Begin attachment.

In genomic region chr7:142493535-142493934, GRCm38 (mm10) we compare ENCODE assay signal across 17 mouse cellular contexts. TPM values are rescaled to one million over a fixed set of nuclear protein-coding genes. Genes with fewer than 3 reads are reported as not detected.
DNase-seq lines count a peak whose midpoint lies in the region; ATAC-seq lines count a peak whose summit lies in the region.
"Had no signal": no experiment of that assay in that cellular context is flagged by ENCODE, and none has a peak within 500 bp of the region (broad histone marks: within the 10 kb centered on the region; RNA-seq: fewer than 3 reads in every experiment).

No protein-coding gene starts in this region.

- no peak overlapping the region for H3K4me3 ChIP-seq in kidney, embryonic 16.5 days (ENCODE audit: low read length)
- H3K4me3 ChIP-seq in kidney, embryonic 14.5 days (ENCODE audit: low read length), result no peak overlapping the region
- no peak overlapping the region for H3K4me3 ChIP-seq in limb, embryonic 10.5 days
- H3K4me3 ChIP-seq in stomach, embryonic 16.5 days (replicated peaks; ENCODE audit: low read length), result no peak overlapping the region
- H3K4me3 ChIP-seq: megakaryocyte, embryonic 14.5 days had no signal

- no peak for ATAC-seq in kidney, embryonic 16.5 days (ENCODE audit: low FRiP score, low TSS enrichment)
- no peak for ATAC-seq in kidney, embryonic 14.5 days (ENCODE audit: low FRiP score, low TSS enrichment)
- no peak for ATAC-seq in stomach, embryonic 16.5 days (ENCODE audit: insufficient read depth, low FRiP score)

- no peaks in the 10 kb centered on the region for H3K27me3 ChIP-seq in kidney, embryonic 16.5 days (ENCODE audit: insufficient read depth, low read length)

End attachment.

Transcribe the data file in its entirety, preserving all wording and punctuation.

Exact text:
In genomic region chr7:142493535-142493934, GRCm38 (mm10) we compare ENCODE assay signal across 17 mouse cellular contexts. TPM values are rescaled to one million over a fixed set of nuclear protein-coding genes. Genes with fewer than 3 reads are reported as not detected.
DNase-seq lines count a peak whose midpoint lies in the region; ATAC-seq lines count a peak whose summit lies in the region.
"Had no signal": no experiment of that assay in that cellular context is flagged by ENCODE, and none has a peak within 500 bp of the region (broad histone marks: within the 10 kb centered on the region; RNA-seq: fewer than 3 reads in every experiment).

No protein-coding gene starts in this region.

- no peak overlapping the region for H3K4me3 ChIP-seq in kidney, embryonic 16.5 days (ENCODE audit: low read length)
- H3K4me3 ChIP-seq in kidney, embryonic 14.5 days (ENCODE audit: low read length), result no peak overlapping the region
- no peak overlapping the region for H3K4me3 ChIP-seq in limb, embryonic 10.5 days
- H3K4me3 ChIP-seq in stomach, embryonic 16.5 days (replicated peaks; ENCODE audit: low read length), result no peak overlapping the region
- H3K4me3 ChIP-seq: megakaryocyte, embryonic 14.5 days had no signal

- no peak for ATAC-seq in kidney, embryonic 16.5 days (ENCODE audit: low FRiP score, low TSS enrichment)
- no peak for ATAC-seq in kidney, embryonic 14.5 days (ENCODE audit: low FRiP score, low TSS enrichment)
- no peak for ATAC-seq in stomach, embryonic 16.5 days (ENCODE audit: insufficient read depth, low FRiP score)

- no peaks in the 10 kb centered on the region for H3K27me3 ChIP-seq in kidney, embryonic 16.5 days (ENCODE audit: insufficient read depth, low read length)